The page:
That is because in a lot of ways there is tremendous change going on in American society, equivalent perhaps to the changes that occurred in the 20th century when large numbers of African-Americans fled from the south to northern cities which in turn spawned a flight of white city dwellars to the suburbs. Now the rising cost of urban housing is causing almost a reverse migration with many whites moving back to the cities and many African-Americans fleeing to the more affordable suburbs aided at times by programs like the Section 8 federal housing program.
Writes the New York Times:
“Under the Section 8 federal housing voucher program, thousands of poor, urban and often African-American residents have left hardscrabble neighborhoods in the nation’s largest cities and resettled in the suburbs.
Law enforcement experts and housing researchers argue that rising crime rates follow Section 8 recipients to their new homes, while other experts discount any direct link. But there is little doubt that cultural shock waves have followed the migration. Social and racial tensions between newcomers and their neighbors have increased, forcing suburban communities like Antioch to re-evaluate their civic identities along with their methods of dealing with the new residents.”
In addition to these forces, the foreclosure crisis plays a role as well:
“The foreclosure crisis gnawing away at overbuilt suburbs has accelerated that migration, and the problems. Antioch is one of many suburbs in the midst of a full-blown mortgage meltdown that has seen property owners seeking out low-income renters to fill vacant homes.”
Like I said, this would be an interesting story even without the presence of the formerly polarizing police chief of Davis in the story. The issue of “overbuilt suburbs” could probably keep us going for a week with talks about new waves in smart development and questions about what will happen to suburbs as towns struggle to redevelop their cores in hopes of cutting down on the need to consume gasoline in commutes.
For all the talk about racial reconciliation, it appears that the presence of African-Americans in a town like Antioch is just as explosive today as the notion of forced busing and integration was in the 1970s. The more things change, the more they stay the same.
On the front lines of these kinds of cultural struggles is often the face of law enforcement and it is here where our old friend rears his head once again and plants himself firmly in the conscience this time not just of Davis but apparently the entire nation.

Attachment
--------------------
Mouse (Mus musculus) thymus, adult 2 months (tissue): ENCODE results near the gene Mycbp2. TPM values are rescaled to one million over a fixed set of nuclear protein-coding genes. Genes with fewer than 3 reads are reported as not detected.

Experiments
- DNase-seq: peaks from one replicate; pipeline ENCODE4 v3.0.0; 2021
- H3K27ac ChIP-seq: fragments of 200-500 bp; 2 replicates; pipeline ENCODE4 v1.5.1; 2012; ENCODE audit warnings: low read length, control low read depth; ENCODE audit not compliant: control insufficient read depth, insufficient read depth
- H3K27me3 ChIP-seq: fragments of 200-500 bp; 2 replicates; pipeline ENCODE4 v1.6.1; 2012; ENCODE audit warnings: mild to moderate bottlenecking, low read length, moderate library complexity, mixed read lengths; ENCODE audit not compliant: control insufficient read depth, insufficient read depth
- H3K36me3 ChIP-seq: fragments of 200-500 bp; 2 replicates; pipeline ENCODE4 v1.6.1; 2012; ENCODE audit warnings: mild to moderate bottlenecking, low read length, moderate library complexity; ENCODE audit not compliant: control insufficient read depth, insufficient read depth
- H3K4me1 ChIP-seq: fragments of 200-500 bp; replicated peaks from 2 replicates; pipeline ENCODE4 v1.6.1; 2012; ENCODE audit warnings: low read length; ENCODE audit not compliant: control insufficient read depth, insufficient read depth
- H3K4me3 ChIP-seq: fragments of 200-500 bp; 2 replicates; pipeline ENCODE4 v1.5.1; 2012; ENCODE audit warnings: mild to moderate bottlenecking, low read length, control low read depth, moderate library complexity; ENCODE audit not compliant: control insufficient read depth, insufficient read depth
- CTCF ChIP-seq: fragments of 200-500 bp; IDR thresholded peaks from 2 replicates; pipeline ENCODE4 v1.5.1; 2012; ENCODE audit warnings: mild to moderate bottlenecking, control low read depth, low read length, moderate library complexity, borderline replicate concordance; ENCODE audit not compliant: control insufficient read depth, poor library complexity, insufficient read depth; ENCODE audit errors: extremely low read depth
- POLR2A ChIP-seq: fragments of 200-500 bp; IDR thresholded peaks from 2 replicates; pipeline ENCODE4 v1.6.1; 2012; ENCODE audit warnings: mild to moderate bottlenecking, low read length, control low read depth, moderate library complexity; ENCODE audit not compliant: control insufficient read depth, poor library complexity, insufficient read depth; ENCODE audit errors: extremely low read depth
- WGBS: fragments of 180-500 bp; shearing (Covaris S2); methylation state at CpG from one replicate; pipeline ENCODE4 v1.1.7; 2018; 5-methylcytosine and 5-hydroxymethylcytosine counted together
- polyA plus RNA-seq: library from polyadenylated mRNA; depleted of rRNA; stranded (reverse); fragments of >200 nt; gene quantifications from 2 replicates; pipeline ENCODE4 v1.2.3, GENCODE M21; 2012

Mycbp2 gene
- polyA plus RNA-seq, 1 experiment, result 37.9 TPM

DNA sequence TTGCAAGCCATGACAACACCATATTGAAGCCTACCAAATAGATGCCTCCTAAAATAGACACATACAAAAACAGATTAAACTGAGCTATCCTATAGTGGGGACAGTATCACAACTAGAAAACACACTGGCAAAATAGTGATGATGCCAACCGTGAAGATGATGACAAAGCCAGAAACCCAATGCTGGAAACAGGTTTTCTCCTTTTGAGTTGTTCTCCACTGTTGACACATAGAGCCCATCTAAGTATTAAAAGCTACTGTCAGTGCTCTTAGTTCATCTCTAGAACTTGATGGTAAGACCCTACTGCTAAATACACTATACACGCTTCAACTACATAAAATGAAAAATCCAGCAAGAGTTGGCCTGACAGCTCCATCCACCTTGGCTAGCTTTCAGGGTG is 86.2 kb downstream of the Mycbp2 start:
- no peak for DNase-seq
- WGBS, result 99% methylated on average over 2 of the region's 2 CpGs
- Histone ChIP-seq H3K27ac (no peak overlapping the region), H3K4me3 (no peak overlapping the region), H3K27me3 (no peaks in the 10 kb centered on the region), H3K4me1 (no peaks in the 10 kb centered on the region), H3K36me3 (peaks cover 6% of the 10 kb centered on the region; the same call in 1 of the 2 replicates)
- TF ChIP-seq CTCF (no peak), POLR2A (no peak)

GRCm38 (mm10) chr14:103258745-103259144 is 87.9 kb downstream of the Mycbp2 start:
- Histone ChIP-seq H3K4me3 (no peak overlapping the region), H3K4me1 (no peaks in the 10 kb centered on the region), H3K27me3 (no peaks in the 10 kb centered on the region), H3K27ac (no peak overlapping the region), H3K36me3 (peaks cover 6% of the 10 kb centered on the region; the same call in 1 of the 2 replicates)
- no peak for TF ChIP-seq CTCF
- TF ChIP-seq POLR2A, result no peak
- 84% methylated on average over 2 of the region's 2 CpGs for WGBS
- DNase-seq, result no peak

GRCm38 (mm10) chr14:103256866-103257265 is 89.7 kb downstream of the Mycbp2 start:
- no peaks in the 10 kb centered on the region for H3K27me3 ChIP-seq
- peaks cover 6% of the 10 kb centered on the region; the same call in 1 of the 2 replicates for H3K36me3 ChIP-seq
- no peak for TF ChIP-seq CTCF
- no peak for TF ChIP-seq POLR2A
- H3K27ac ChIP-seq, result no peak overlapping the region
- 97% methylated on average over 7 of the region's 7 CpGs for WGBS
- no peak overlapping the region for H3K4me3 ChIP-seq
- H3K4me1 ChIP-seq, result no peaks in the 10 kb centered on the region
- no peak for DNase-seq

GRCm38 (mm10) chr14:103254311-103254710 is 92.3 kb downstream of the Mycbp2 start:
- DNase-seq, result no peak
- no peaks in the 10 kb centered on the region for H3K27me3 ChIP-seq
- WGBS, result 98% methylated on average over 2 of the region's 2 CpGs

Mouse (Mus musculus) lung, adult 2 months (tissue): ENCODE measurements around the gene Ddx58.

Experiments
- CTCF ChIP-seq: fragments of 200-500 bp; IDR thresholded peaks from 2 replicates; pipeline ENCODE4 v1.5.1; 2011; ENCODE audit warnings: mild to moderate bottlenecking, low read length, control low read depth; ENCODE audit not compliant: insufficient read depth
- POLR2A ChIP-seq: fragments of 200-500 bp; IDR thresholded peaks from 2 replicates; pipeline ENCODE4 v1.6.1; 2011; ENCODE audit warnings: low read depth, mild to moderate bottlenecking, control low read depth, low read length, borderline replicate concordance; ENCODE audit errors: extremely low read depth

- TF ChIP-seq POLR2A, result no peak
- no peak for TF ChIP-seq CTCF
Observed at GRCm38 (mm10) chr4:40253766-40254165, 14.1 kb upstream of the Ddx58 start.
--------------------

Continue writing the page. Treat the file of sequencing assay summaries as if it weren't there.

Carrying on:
The action filed as Antioch last month claims discrimination, intimidation, and illegal property searches. Police allegedly routinely questioned and harassed Section 8 residents about their housing status, writing letters to the county’s housing authority recommending termination of subsidies.
According to the Times article:
“A December 2007 study of Antioch police records by Public Advocates, a law firm in San Francisco, counted 67 investigations of black households, compared with 59 of white families; black households, it found, are four times as likely to be searched based on noncriminal complaints and to be contacted by the police in the first place.”
Like any profiling claim, the contentions are difficult to sustain even with such statistics–for all statistics can be a matter of coincidence as well as intent.
For their part, Chief Jim Hyde of the Antioch Police Department denies these claims.
But here is a very telling statement in the New York Times article:
“Chief Hyde also said that the local housing authority was not meeting its obligation to screen tenants properly, and that as his department focused on nuisance issues, the police had become a de facto enforcement arm of the federal government.”
The question that immediately jumps to my mind is whether this an appropriate role for the police department to play. I understand the frustration that the police may have if the federal government is being negligent in its duties to enforce its own laws, but at the same time, if the police have gone beyond their own charge, they invite these sorts of complaints and law suits.
The Times article tells a number of stories about white residents complaining about the problems that the Section 8 housing has brought.
There is clear conflict within these stories on the one hand fear and on the other hand a recognition that there is a racial component to that fear and wondering if that is an appropriate response.
Laura Reynolds, 36, an emergency room nurse, said that she often came home to her Country Hills development tract after working a late-shift to find young black teenagers strolling through her neighborhood.